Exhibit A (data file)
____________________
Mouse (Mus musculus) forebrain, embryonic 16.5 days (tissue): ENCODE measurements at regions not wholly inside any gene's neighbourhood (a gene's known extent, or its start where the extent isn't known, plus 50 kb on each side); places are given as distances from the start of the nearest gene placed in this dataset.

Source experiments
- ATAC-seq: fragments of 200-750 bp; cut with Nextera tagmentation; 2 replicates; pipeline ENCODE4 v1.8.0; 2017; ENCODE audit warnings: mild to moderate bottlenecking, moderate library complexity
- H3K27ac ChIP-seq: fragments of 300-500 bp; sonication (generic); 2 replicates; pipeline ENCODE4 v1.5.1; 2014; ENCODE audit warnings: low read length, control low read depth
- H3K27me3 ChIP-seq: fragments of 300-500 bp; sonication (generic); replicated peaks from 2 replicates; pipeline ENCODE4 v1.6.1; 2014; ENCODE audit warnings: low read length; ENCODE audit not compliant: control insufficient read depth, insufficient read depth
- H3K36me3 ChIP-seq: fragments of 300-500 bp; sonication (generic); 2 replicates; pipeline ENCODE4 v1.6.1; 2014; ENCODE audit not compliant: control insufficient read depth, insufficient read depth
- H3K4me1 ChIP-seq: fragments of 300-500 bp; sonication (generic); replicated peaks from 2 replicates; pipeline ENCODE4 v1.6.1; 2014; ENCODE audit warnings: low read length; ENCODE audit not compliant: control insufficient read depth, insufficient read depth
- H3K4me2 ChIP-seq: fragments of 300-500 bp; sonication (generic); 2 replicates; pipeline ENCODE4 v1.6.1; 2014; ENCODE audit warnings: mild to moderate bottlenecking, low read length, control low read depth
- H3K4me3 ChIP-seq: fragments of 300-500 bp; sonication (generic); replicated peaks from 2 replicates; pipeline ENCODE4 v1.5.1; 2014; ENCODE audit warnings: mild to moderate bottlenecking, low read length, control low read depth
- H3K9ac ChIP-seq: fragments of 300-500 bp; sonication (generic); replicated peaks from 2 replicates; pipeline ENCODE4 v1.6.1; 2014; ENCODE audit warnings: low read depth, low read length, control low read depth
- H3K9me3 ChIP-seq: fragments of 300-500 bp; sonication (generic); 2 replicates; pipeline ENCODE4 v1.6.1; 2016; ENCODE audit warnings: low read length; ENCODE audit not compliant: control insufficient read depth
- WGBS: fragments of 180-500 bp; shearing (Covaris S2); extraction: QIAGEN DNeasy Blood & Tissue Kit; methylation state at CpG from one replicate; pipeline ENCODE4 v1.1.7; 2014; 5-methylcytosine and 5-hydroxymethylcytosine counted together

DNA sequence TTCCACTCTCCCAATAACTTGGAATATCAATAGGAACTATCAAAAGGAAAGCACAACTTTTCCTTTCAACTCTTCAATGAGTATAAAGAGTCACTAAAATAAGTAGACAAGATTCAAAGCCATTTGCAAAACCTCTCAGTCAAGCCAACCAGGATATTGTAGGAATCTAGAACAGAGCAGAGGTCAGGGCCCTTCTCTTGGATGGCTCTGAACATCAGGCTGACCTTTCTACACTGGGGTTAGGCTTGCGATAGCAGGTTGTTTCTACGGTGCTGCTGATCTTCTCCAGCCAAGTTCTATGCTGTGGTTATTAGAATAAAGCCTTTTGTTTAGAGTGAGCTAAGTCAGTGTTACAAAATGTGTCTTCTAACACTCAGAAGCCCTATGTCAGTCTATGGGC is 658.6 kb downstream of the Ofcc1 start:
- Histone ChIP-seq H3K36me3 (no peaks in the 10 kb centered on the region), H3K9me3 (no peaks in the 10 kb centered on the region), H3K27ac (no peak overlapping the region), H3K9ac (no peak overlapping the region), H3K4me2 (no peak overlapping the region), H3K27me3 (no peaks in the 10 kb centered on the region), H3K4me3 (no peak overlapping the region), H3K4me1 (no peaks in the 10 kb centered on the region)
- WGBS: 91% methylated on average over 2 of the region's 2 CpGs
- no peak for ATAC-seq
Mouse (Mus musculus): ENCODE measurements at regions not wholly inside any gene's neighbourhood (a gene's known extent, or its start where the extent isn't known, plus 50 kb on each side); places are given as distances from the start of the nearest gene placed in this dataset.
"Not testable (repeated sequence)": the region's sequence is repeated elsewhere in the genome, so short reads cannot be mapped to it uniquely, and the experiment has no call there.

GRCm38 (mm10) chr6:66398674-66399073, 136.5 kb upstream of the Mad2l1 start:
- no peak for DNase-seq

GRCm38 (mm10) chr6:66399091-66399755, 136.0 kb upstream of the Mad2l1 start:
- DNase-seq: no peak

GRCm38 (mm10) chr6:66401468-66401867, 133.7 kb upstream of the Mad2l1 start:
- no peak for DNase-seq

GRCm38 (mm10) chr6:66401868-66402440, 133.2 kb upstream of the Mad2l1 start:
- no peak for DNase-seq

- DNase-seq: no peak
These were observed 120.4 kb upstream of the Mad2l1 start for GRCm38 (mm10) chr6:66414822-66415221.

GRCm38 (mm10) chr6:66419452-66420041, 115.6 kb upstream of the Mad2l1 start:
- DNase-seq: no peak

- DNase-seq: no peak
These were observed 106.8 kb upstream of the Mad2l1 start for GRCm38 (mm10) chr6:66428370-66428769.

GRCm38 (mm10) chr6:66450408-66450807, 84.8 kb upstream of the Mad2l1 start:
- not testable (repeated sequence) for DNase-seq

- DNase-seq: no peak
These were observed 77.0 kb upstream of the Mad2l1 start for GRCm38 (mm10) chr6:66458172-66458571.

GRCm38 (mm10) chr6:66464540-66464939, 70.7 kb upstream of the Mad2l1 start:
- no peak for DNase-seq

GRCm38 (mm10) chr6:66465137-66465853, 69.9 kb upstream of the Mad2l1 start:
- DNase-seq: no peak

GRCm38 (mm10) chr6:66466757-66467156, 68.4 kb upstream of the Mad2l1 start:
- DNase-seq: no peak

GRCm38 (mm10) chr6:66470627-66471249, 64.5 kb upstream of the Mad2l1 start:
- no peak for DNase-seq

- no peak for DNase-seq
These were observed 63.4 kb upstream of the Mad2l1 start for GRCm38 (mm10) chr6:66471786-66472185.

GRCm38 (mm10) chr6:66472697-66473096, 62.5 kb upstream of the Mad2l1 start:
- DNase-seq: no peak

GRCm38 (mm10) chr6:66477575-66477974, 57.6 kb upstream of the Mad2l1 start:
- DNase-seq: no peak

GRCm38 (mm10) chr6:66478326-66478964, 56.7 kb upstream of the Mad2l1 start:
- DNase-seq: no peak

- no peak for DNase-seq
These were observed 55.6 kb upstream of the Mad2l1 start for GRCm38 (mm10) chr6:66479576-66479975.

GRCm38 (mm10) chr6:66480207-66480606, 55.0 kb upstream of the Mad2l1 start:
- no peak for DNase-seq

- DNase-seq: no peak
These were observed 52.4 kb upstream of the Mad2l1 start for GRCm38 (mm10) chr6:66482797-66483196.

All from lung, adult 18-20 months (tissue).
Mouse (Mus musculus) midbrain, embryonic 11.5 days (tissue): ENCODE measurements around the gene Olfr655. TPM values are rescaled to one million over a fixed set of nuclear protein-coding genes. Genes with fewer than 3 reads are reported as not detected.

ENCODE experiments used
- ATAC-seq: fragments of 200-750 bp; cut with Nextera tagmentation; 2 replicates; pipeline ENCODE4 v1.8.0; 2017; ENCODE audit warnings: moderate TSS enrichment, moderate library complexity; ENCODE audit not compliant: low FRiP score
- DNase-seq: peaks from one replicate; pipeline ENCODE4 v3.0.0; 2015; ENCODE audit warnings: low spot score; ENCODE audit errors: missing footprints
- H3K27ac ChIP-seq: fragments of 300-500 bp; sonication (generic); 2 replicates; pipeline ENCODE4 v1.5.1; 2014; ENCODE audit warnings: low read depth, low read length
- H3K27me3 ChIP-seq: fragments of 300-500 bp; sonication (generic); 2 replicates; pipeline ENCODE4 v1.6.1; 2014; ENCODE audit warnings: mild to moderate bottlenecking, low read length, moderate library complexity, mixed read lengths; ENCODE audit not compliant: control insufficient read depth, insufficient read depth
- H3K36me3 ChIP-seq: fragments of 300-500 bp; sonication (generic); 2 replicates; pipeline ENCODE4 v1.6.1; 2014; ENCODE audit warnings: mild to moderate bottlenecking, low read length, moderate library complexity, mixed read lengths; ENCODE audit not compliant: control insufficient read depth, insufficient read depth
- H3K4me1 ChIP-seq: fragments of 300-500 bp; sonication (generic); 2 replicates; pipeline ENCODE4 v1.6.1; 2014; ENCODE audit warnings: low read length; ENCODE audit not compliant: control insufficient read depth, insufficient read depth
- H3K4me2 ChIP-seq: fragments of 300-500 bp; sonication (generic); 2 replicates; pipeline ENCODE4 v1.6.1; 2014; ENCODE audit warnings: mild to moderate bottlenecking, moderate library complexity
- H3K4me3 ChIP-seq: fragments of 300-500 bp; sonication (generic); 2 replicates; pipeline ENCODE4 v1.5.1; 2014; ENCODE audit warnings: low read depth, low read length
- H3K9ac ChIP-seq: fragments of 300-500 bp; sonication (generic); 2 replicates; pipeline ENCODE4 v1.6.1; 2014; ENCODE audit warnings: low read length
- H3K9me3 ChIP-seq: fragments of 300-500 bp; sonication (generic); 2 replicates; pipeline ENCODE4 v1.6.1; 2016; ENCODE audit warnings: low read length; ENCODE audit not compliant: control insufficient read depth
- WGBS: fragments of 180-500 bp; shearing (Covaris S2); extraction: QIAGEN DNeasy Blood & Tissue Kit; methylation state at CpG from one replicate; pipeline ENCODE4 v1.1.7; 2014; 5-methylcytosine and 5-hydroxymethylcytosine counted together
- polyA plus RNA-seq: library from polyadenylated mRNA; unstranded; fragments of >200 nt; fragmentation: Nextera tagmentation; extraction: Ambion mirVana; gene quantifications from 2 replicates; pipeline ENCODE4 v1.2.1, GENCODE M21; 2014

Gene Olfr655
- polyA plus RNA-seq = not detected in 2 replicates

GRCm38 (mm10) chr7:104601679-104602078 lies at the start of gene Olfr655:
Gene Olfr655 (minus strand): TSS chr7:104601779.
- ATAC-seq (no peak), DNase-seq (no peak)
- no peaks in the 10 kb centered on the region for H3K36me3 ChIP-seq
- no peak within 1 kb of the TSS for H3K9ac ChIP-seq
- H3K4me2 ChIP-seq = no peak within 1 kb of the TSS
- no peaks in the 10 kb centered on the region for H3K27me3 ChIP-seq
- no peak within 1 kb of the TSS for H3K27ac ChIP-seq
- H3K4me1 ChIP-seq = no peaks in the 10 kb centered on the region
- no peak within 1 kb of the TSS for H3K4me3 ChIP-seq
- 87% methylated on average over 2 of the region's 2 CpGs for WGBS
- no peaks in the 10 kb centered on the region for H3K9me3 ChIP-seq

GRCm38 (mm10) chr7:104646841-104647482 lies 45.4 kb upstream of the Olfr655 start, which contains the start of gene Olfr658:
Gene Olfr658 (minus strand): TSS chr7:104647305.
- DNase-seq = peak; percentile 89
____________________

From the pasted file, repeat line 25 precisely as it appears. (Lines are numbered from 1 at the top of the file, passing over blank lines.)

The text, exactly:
GRCm38 (mm10) chr6:66401868-66402440, 133.2 kb upstream of the Mad2l1 start: